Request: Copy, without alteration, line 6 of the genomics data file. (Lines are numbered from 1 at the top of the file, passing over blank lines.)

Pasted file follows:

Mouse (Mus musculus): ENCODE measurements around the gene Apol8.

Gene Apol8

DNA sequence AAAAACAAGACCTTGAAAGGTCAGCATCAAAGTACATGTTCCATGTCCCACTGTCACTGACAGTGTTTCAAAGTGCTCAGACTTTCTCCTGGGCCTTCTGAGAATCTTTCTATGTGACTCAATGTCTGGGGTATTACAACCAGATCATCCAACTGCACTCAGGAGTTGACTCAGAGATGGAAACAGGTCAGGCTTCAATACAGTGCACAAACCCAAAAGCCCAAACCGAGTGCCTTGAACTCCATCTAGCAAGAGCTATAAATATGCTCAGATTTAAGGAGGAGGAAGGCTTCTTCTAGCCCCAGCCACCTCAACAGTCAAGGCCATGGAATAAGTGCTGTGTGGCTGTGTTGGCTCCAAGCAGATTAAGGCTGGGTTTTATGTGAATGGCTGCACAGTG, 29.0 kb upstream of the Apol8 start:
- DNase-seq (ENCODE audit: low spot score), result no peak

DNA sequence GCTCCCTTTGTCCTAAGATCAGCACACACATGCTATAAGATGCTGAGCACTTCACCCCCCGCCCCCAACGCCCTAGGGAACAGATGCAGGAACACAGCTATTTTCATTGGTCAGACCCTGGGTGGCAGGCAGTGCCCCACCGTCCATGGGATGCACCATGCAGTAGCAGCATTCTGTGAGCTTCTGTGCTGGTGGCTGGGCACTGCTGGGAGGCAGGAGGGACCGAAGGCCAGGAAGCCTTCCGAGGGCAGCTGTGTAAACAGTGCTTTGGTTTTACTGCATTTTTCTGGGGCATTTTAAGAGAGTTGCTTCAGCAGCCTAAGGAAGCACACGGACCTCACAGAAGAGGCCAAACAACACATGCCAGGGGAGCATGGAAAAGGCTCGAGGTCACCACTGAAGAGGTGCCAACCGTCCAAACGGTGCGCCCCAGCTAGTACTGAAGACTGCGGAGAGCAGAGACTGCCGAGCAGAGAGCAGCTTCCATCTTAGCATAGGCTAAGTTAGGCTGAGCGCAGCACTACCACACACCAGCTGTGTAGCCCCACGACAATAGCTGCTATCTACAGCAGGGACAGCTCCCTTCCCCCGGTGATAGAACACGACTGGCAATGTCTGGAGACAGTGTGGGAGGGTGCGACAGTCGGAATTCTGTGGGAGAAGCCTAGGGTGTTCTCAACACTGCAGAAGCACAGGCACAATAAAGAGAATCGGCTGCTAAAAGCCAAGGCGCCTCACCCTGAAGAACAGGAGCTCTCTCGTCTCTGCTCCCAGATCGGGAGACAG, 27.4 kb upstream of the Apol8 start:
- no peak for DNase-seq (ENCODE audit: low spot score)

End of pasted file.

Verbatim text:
- no peak for DNase-seq (ENCODE audit: low spot score)